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stirring the old pot with a regularity that smells of MI6 collusion about a fake story that cannot be let to die...


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and the most funny one:


lack-of-integrity initiative...


by Kit Klarenberg


In several reports to date, I've documented how the Integrity Initiative - the shadowy UK government-funded military intelligence front - and its assorted operatives and media assets systematically shaped news reporting on, and Whitehall's response to, the apparent poisoning of Sergei Skripal and his daughter Yulia on 4 March 2018.

Now, on the anniversary of that fateful and ever-mystifying day, I'll attempt to track some of the activities of the Initiative's parent, the Institute for Statecraft, and other key figures and organizations directly and indirectly connected to the body in the years immediately prior.

Troublingly, the information collected here inevitably represents but a negligible fragment of a much wider clandestine picture. The full extent of the British state's sinister and long-running secret machinations leading up to the Salisbury incident certainly isn't ascertainable at this time, and may well never be.

'Peculiar Struggle'

In July 2014, Institute for Statecraft ‘senior research fellow' Victor Madeira wrote an article for the organization's website, Russian Subversion — Haven't we been here before?. In it, he suggested that far from a "new type of warfare", the West's tussle with Russia in the wake of the Maidan coup was "actually only the latest chapter in a 100-year-old playbook the Bolsheviks called active measures", albeit "modernised to exploit the speed and reach of 21st-century mass/social media".

After attempting to link various tactics employed by the Soviet Union to the modern day, Madeira somewhat chillingly concludes the piece with a quote from Ronald Lindsay, UK ambassador to Germany, who in February 1927 urged Whitehall to realise they were engaged in a "new kind of war" with the then-burgeoning Soviet Union.

"Anti-subversive measures could not be gradual; they had to be part of a package of 'economic boycott, breach of diplomatic relations' as well as 'propaganda and counter-propaganda, pressure on neutrals.' He argued a diplomatic breach with Moscow would at least turn 'the present peculiar struggle into an armed conflict of the old-fashioned sort' that Great Britain and the West could win," Madeira records.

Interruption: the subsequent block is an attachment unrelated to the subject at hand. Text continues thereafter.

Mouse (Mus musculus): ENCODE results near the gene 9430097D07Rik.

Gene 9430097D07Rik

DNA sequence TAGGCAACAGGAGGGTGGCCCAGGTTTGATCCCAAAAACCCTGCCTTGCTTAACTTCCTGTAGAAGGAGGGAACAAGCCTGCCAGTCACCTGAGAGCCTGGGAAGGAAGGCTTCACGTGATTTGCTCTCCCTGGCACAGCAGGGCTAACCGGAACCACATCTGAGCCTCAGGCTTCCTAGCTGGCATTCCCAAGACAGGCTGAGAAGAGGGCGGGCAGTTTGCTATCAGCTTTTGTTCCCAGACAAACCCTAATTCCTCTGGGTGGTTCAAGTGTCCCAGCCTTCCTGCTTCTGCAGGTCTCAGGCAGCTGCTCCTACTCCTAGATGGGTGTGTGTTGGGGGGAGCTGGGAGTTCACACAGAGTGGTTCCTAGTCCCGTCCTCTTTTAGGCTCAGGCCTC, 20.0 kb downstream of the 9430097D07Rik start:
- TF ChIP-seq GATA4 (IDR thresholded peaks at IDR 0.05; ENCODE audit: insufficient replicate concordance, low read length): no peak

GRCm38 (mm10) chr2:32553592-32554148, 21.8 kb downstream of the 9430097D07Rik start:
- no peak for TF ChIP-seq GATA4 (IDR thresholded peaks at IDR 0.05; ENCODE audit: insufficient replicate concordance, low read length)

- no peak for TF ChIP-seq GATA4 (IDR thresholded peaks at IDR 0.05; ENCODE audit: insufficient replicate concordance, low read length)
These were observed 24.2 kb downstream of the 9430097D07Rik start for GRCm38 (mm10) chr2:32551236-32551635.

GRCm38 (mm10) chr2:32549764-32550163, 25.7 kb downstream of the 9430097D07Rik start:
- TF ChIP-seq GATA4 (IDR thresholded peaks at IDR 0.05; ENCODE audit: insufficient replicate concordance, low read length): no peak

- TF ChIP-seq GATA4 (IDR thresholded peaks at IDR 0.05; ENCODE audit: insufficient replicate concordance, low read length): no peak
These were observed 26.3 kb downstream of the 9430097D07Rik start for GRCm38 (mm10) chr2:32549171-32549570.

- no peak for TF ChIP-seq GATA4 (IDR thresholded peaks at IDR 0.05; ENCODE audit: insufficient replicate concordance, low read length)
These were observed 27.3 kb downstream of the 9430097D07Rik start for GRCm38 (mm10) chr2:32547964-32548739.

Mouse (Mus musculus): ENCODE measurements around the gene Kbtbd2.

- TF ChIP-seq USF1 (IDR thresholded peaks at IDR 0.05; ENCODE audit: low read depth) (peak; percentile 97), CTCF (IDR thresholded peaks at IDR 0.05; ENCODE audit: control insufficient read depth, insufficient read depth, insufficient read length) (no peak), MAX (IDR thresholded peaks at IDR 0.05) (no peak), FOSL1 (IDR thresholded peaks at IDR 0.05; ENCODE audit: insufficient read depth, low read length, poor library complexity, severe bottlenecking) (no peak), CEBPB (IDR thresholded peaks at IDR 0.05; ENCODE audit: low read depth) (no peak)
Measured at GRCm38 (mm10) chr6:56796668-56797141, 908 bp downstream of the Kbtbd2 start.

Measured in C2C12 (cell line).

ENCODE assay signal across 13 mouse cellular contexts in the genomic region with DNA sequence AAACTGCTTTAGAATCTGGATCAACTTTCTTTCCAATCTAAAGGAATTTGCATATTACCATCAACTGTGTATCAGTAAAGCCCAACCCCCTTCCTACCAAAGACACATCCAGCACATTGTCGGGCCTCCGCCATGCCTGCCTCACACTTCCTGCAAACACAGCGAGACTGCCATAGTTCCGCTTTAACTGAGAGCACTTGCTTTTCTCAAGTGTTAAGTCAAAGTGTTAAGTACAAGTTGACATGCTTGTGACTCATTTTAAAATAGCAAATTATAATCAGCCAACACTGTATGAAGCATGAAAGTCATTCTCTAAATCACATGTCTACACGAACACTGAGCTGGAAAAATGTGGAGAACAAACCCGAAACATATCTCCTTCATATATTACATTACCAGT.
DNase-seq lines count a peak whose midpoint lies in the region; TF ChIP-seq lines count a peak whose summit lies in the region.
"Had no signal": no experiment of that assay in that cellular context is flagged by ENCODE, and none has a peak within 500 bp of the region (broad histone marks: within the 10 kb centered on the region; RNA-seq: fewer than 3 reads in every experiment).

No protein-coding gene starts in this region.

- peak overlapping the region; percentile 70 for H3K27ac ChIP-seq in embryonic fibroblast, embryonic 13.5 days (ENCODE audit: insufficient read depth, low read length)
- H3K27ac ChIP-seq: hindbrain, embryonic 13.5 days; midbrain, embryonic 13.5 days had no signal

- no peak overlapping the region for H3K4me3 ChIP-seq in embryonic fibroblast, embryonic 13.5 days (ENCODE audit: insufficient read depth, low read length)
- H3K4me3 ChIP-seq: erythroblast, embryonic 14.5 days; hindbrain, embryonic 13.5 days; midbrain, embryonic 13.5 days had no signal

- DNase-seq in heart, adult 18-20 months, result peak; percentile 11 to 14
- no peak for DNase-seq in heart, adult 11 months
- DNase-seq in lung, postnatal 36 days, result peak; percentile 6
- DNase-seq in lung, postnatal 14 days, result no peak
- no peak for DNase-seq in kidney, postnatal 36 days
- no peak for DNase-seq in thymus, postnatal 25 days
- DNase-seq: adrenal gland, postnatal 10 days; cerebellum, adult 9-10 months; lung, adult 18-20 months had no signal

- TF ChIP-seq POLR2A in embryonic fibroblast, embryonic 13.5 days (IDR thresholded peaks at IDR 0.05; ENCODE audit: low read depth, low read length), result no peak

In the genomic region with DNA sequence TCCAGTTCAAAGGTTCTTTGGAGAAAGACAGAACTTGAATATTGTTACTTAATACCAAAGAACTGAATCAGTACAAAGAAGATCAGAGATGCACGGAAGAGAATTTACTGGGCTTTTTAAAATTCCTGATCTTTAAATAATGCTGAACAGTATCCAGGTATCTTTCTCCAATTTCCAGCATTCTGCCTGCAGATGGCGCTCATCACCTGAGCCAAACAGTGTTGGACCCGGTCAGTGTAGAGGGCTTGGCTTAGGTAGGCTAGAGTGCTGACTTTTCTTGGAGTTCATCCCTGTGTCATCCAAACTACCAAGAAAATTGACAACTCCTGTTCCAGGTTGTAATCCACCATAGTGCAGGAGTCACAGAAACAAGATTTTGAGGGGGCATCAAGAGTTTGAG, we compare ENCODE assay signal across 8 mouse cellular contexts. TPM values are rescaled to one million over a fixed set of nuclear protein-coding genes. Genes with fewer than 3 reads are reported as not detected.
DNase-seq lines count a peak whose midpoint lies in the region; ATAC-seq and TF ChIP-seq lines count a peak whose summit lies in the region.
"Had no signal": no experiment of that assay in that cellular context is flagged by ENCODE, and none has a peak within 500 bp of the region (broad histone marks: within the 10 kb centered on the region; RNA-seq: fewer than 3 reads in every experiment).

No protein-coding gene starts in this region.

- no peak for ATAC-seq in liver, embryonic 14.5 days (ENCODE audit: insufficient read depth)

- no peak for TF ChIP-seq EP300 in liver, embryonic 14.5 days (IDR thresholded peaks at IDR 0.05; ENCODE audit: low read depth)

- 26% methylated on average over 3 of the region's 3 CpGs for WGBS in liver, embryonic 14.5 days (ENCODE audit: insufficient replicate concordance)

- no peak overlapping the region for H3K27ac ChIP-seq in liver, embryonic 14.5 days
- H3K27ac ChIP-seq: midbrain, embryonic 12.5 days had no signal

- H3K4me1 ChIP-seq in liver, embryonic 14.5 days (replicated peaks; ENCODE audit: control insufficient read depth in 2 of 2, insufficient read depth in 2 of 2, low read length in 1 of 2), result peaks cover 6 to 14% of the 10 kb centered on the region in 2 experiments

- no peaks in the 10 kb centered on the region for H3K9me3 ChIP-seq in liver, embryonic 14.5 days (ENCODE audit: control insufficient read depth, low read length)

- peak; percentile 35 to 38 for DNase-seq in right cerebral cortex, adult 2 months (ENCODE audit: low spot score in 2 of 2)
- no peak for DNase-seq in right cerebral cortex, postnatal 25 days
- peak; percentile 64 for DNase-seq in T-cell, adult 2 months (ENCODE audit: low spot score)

A document authored by the academic — who 2010 — 2014 tutored and lectured at Cambridge under former MI6 chief Richard Dearlove — in January 2015 (Russian Federation Sanctions) makes clear he, and presumably his Institute employers, support Lindsay's strategy and aims.

The file sets out a number of "potential levers" for achieving a number of "main aims", including "peace with Ukraine", the "return" of Crimea, "behaviour change" and/or "regime change" — for, much to Madeira's evident chagrin, the wave of sanctions imposed upon Russian individuals and businesses the previous March weren't having a sufficiently deleterious impact on the Kremlin, or the Russian people.


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no more dead ducks at the NYT...

The New York Times has corrected a report that UK officials had shared photos with the CIA depicting children and animals who’d been exposed to the so-called Novichok nerve agent after coming into contact with the Skripals.

The Times reported on April 16 that the British government had supplied images of “young children hospitalized” and of dead ducks, inadvertently poisoned after interactions with Sergei Skripal and his daughter Yulia at a park in Salisbury in March of last year. The paper pointed to the “sloppy work of the Russian operatives” who were blamed for what London calls a nerve agent attack last year.

While the original story claimed the images were used to convince US President Donald Trump to expel 60 Russian diplomats from the US in response to the Skripal episode, the Times now says no such photos exist.

“An earlier version of this article incorrectly described the photos that [CIA Director] Gina Haspel showed to President Trump during a discussion about responding to the nerve agent attack in Britain,” reads the correction, issued almost two months after the original story was published.

Haspel, instead, presented the president with generic images illustrating the harmful effects of some nerve agents, while the British claims of sick kids and poisoned birds were based on “early intelligence reports,” the corrected story says.

While the Times amended the story and added an editor’s note, the paper apparently forgot to scrub a photo caption describing a slipshod attack that also sickened children, killed ducks and required careful cleanup.

Prior to the correction, there were already signs that something was off about the story. Shortly after the Skripal incident, British tabloid the Daily Mirror reported that three children were indeed hospitalized after feeding ducks in a Salisbury park with the Skripals, but blood tests revealed that the children were fine.